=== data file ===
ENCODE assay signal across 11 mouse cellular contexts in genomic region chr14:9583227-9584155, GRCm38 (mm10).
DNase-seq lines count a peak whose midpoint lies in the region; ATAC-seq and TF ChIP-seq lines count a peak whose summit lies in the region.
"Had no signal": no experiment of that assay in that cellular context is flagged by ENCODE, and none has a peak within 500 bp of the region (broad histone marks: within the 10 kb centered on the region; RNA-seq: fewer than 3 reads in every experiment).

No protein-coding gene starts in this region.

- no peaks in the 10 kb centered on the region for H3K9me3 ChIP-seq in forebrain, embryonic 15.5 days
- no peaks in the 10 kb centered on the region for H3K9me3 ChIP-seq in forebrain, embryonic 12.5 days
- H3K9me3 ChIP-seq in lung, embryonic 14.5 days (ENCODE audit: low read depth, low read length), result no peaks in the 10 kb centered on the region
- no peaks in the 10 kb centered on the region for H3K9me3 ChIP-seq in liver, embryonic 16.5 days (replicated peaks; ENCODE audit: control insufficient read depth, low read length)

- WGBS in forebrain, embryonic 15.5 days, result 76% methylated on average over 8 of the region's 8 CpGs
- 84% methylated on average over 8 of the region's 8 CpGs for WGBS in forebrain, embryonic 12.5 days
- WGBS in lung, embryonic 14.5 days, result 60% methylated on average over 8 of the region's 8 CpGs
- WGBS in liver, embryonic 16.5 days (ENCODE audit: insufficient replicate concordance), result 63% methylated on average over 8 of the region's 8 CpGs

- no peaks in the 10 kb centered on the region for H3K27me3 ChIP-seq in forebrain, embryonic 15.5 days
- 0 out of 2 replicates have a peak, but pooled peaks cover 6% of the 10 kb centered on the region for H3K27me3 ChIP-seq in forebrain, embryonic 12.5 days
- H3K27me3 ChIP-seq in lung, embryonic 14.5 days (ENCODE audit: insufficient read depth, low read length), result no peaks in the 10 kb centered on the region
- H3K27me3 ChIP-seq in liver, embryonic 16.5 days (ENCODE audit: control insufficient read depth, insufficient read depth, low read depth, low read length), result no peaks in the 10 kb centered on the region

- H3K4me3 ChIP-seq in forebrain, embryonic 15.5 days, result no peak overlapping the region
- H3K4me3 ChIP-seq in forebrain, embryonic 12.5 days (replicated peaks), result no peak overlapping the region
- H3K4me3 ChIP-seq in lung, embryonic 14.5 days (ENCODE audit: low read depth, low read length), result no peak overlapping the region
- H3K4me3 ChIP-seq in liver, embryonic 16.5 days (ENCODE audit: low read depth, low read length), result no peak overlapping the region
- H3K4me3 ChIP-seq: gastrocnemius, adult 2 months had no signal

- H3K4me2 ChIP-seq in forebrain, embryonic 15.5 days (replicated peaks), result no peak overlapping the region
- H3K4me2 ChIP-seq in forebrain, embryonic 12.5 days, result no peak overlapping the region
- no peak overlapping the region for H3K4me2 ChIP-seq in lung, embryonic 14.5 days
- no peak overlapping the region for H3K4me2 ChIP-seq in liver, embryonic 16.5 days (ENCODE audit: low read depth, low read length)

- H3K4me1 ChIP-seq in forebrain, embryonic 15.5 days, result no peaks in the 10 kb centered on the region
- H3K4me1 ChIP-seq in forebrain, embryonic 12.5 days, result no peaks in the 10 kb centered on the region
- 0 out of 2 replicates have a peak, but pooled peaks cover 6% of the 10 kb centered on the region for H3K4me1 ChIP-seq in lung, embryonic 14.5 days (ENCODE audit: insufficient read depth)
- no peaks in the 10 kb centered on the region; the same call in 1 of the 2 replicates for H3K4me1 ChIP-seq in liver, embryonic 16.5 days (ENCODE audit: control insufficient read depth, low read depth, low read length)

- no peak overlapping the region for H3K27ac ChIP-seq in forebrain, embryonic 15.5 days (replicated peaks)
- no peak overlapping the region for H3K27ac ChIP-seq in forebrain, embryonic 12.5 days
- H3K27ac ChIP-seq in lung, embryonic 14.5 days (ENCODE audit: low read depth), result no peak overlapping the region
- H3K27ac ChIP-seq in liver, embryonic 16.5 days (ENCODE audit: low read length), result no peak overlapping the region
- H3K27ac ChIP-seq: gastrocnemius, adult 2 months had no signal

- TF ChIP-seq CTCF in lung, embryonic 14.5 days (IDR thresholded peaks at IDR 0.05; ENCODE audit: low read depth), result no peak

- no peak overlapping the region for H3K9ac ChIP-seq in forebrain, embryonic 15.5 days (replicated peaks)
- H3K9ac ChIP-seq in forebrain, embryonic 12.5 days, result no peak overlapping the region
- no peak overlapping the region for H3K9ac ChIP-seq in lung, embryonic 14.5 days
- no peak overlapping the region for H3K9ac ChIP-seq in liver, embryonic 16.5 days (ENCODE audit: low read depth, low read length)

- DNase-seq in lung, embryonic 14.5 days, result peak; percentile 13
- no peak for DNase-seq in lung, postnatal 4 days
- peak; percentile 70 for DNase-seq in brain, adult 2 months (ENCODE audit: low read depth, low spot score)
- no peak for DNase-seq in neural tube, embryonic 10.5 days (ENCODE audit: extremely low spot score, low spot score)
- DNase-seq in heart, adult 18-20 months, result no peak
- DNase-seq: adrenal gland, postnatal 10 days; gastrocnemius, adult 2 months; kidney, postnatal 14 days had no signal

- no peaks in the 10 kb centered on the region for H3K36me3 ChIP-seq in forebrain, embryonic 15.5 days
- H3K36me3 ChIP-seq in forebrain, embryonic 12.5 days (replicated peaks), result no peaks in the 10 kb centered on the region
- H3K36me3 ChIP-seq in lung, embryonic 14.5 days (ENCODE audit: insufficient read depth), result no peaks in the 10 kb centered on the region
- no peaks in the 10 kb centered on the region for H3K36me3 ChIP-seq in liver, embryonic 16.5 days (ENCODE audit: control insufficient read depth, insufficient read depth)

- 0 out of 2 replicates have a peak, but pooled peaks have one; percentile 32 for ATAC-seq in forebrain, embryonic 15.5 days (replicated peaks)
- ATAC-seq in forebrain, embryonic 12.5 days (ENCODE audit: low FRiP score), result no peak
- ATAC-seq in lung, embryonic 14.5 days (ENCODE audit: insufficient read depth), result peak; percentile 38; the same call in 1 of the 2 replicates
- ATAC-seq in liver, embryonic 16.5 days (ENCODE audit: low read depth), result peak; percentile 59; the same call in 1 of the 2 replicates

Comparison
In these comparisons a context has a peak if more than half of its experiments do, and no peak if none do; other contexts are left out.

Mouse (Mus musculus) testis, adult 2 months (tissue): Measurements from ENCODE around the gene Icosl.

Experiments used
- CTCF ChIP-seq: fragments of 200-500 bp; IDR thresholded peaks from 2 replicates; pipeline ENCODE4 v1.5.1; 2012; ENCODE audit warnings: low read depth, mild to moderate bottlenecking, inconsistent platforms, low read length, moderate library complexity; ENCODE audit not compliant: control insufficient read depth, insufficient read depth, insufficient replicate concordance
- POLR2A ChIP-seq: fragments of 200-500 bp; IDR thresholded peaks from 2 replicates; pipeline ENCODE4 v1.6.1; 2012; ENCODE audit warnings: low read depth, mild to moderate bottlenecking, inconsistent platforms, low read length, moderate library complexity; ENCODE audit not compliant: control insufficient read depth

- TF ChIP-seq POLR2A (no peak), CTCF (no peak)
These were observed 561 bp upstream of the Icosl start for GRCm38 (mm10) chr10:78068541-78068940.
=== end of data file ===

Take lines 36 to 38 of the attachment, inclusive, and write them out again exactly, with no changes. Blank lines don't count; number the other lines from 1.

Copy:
- no peak overlapping the region for H3K9ac ChIP-seq in forebrain, embryonic 15.5 days (replicated peaks)
- H3K9ac ChIP-seq in forebrain, embryonic 12.5 days, result no peak overlapping the region
- no peak overlapping the region for H3K9ac ChIP-seq in lung, embryonic 14.5 days